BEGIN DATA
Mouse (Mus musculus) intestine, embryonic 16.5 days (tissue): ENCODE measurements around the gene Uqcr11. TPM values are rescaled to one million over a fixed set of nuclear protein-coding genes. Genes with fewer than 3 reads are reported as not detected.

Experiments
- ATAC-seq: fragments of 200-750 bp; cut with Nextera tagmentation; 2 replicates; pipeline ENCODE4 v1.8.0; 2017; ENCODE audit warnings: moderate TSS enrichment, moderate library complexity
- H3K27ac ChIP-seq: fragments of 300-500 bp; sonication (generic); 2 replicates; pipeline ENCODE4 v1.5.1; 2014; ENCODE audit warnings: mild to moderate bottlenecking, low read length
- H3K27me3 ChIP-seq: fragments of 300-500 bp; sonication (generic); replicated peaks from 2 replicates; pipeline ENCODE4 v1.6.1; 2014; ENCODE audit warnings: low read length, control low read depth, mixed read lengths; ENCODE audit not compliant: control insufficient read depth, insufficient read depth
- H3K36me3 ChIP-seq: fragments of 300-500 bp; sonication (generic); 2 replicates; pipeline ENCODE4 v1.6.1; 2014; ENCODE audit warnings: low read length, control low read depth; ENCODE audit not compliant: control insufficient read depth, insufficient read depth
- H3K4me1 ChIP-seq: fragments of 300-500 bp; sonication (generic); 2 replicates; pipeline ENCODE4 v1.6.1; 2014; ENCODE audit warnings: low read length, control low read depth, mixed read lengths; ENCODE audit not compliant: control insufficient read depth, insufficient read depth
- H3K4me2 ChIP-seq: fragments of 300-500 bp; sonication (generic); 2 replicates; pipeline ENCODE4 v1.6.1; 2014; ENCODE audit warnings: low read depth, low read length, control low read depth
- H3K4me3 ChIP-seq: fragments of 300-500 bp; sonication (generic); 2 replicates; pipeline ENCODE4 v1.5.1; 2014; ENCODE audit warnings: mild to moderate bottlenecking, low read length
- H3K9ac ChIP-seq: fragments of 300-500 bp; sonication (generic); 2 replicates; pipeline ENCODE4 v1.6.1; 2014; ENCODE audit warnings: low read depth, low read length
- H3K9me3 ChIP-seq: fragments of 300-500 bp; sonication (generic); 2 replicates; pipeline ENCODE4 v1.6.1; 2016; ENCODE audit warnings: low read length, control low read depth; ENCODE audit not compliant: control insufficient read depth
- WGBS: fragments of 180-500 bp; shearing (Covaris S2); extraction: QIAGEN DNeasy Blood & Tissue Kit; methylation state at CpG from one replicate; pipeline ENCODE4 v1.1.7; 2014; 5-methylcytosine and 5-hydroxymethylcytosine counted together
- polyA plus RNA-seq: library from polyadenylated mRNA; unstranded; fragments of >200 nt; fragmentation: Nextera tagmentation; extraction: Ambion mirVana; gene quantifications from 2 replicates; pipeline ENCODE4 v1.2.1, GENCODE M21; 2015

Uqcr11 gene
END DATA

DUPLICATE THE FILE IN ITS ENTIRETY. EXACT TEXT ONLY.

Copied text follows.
Mouse (Mus musculus) intestine, embryonic 16.5 days (tissue): ENCODE measurements around the gene Uqcr11. TPM values are rescaled to one million over a fixed set of nuclear protein-coding genes. Genes with fewer than 3 reads are reported as not detected.

Experiments
- ATAC-seq: fragments of 200-750 bp; cut with Nextera tagmentation; 2 replicates; pipeline ENCODE4 v1.8.0; 2017; ENCODE audit warnings: moderate TSS enrichment, moderate library complexity
- H3K27ac ChIP-seq: fragments of 300-500 bp; sonication (generic); 2 replicates; pipeline ENCODE4 v1.5.1; 2014; ENCODE audit warnings: mild to moderate bottlenecking, low read length
- H3K27me3 ChIP-seq: fragments of 300-500 bp; sonication (generic); replicated peaks from 2 replicates; pipeline ENCODE4 v1.6.1; 2014; ENCODE audit warnings: low read length, control low read depth, mixed read lengths; ENCODE audit not compliant: control insufficient read depth, insufficient read depth
- H3K36me3 ChIP-seq: fragments of 300-500 bp; sonication (generic); 2 replicates; pipeline ENCODE4 v1.6.1; 2014; ENCODE audit warnings: low read length, control low read depth; ENCODE audit not compliant: control insufficient read depth, insufficient read depth
- H3K4me1 ChIP-seq: fragments of 300-500 bp; sonication (generic); 2 replicates; pipeline ENCODE4 v1.6.1; 2014; ENCODE audit warnings: low read length, control low read depth, mixed read lengths; ENCODE audit not compliant: control insufficient read depth, insufficient read depth
- H3K4me2 ChIP-seq: fragments of 300-500 bp; sonication (generic); 2 replicates; pipeline ENCODE4 v1.6.1; 2014; ENCODE audit warnings: low read depth, low read length, control low read depth
- H3K4me3 ChIP-seq: fragments of 300-500 bp; sonication (generic); 2 replicates; pipeline ENCODE4 v1.5.1; 2014; ENCODE audit warnings: mild to moderate bottlenecking, low read length
- H3K9ac ChIP-seq: fragments of 300-500 bp; sonication (generic); 2 replicates; pipeline ENCODE4 v1.6.1; 2014; ENCODE audit warnings: low read depth, low read length
- H3K9me3 ChIP-seq: fragments of 300-500 bp; sonication (generic); 2 replicates; pipeline ENCODE4 v1.6.1; 2016; ENCODE audit warnings: low read length, control low read depth; ENCODE audit not compliant: control insufficient read depth
- WGBS: fragments of 180-500 bp; shearing (Covaris S2); extraction: QIAGEN DNeasy Blood & Tissue Kit; methylation state at CpG from one replicate; pipeline ENCODE4 v1.1.7; 2014; 5-methylcytosine and 5-hydroxymethylcytosine counted together
- polyA plus RNA-seq: library from polyadenylated mRNA; unstranded; fragments of >200 nt; fragmentation: Nextera tagmentation; extraction: Ambion mirVana; gene quantifications from 2 replicates; pipeline ENCODE4 v1.2.1, GENCODE M21; 2015

Uqcr11 gene